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JLA Architects with an Appetite: Jaime Anderson

Architects with an Appetite: Jaime Anderson

Jaime Anderson, Senior Project Specialist at JLA, fell in love with this recipe while dining at a friend’s house in North Dakota.  Read on for the recipe and story.

Tell us the story behind the recipe.

Jaime: I went to a friend’s house for dinner about five or six years ago and they were preparing this fish.  They served the fish whole (eyes and all!) and thought that it would freak me out enough to not eat it.  I wasn’t turned off at all and ate the fish (skin included).   My friends are from Cameroon, Africa, and they grew up eating a lot of fish because it was more affordable than other protein options.  I could relate, because I grew up fishing and hunting for food as well.  They served it to me along with some of their homemade plantains, and it was so delicious!  Pompano is an oily fish on its own and fish oil is so good for you, it’s one healthy dish I enjoy.  Every time I make it, it reminds me of my friends back in North Dakota, and my time growing up fishing in South Dakota.

Baked Pampano Fish


  • 2 Whole Pompano’s (see below where I find locally)
  • Old Bay Seasoning (don’t be shy)
  • 1-2 TSP Salt
  • 1 TSP Pepper
  • ½ Medium Yellow Onion
  • 2 TSP Minced Roasted Garlic (add more if you like!)
  • Olive Oil


Pre-heat oven to 400 degrees F. Wrap tinfoil on a cooking sheet and drizzle with a fair amount of olive oil make sure oil covers the entire tin foil surface.

Cut the onion into ring-shaped slices.  Approx 1/8” in size (thin) and set aside.

Clean the fish with cold water. I prefer to use the whole fish (many markets will clean it and cut it the way you want, though).  Pat the fish dry with a paper towel to get all the water off (both sides).  Place the fish on the cooking sheet and fill the chest cavity with the sliced onions. Add half of the Minced Roasted Garlic to each fish cavity.  Spread as evenly as you can.  Drizzle a very small amount of olive oil over the fish and rub the fish to ensure it is coated evenly. Generously coat the fish in Old Bay Seasoning, (you can’t really add too much in my opinion). Add Salt & Pepper. Flip the fish over and repeat the olive oil, Old Bay Seasoning, Salt & Pepper steps.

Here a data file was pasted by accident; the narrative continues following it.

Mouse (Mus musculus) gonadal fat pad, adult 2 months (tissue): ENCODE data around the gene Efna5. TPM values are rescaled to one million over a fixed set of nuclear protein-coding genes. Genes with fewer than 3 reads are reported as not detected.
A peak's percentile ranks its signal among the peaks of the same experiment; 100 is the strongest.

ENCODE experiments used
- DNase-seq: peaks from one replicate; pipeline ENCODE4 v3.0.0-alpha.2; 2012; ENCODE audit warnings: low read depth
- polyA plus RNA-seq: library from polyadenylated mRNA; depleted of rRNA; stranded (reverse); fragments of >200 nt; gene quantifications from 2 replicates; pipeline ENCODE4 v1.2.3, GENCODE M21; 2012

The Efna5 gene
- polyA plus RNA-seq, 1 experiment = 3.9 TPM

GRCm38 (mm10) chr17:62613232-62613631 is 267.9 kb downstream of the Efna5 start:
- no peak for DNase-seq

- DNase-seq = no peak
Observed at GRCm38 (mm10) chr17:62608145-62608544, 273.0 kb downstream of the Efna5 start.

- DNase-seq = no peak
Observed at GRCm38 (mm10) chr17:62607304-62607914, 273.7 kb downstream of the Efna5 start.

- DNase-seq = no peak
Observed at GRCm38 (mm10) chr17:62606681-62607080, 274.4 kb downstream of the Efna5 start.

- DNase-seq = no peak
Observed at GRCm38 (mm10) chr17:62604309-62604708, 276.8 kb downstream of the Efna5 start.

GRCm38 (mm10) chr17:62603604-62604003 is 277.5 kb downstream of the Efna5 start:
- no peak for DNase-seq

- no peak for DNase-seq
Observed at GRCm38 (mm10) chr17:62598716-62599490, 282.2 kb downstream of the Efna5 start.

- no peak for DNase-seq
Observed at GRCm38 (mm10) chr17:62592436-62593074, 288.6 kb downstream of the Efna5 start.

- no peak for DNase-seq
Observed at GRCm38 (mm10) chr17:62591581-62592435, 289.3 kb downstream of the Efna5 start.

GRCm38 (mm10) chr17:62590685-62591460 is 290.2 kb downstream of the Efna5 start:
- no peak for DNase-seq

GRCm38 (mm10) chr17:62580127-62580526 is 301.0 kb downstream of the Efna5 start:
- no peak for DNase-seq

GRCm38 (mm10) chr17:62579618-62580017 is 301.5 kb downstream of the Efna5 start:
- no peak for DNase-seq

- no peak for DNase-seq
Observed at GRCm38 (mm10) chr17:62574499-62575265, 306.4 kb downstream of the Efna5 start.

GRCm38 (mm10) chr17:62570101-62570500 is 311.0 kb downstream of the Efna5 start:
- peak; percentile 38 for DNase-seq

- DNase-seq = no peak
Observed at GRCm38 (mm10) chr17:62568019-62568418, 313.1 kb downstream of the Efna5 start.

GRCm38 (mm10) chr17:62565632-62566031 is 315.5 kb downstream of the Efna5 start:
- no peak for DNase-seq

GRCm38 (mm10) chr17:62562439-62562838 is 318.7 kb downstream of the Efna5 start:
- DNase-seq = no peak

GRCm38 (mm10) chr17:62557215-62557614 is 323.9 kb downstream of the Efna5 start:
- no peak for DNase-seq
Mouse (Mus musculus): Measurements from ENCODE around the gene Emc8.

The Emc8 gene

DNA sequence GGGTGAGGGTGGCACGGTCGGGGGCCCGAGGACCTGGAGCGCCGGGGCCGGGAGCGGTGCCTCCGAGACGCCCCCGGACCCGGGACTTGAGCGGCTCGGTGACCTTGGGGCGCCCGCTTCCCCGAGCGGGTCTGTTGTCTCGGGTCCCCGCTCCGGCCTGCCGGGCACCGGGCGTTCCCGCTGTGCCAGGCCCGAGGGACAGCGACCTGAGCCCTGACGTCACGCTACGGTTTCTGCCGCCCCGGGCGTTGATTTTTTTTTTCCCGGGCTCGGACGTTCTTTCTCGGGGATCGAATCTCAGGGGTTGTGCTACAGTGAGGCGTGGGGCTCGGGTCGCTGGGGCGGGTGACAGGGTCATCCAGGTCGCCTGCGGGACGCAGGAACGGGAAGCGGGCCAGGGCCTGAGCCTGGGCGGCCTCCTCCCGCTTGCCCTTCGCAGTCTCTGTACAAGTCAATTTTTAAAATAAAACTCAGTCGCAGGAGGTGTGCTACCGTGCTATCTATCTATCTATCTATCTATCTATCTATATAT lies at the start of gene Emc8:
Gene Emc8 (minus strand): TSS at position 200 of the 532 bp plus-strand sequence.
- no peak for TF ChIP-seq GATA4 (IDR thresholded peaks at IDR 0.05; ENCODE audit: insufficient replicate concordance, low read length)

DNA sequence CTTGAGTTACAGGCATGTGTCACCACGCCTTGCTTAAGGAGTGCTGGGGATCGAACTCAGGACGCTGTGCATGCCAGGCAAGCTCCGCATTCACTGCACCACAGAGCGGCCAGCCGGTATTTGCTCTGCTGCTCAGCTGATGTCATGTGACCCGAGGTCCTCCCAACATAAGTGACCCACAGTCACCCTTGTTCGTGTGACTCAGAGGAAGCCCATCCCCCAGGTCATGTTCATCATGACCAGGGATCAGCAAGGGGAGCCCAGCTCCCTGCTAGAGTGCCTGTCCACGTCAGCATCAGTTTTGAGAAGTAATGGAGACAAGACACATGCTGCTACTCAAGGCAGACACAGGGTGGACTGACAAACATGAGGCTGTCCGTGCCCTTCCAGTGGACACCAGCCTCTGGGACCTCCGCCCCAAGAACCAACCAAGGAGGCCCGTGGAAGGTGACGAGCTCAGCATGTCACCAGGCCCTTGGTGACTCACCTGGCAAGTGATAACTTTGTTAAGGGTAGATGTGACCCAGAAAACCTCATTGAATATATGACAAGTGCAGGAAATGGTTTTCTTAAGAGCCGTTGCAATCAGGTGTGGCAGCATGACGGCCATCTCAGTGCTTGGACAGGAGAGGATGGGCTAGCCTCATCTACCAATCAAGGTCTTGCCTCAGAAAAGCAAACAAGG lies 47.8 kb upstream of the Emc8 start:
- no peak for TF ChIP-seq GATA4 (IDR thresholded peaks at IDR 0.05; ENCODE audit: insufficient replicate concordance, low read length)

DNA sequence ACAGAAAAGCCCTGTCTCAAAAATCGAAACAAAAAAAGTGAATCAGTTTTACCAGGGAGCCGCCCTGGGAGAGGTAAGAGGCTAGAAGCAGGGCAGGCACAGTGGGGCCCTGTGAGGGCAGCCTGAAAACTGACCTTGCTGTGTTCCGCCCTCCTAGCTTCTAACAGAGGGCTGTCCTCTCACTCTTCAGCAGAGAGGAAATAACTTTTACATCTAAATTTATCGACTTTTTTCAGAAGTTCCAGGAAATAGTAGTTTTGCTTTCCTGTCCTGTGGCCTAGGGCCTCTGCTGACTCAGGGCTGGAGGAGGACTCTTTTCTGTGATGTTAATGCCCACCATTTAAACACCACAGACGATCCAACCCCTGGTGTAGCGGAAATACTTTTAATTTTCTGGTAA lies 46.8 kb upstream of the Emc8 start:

Place the fish in the oven on the middle rack for 25-35 minutes or until fish has almost reached temperature (approx. 130-135 degrees F; 145 degrees F is when the fish has reached temperature). Then turn the broiler on high (if you raise the rack, broil on low) allowing the fish skin to crisp up (there are no scales on this kind of fish, so the fish skin is edible and very delicious).  Be sure to watch it closely so you don’t burn it!   When the fish skin is crisp to your liking, flip the fish and repeat to crisp the other side.  Once crisp and 145 degrees, your fish is ready to enjoy.

How have you made the recipe your own?

Jaime: I haven’t changed much besides adding the onions and garlic inside.  I was looking at additional ways to prepare it and came across adding something inside. I am not a big fan of citrus on fish, so I tried the onion and garlic and it fit the flavor profile perfectly. I love garlic so if you are not a garlic fan, reduce as you like.

I also get the fish here locally, in Milwaukee, at Raja Bazaar Zabiha Organic Meat & Grocery Store in Brookfield.  But other locations to get Pompano might be Halel Stores, Asian Food Markets, or Fish Markets.

Final question, is there a favorite dish or recipe you have enjoyed from another JLA team member (or one you are hoping to try)?

Jaime: Oh man, that is a tough choice given all the great recipes people have shared.  I enjoyed many of the chilis when we did the chili cookoff but I cannot remember who was whose.   Otherwise, I would have to say that I am looking forward to trying Scotty [Cieslak]’s brisket.

About Architects with an Appetite

Food is a universal language that connects us. It can tell a story, evoke a memory, or simply comfort us. The Architects with an Appetite blog series is designed to showcase our team and share our recipes and the stories behind them. Chili Competitions, Dip Offs, and potlucks are commonplace in the JLA offices, and it’s no secret around the ‘halls’  that our team members love to share and swap recipes— we’ve even toyed with the idea of a JLA Cookbook.  So we thought, why not share some of our favorite recipes with you?  We hope you enjoy them! 

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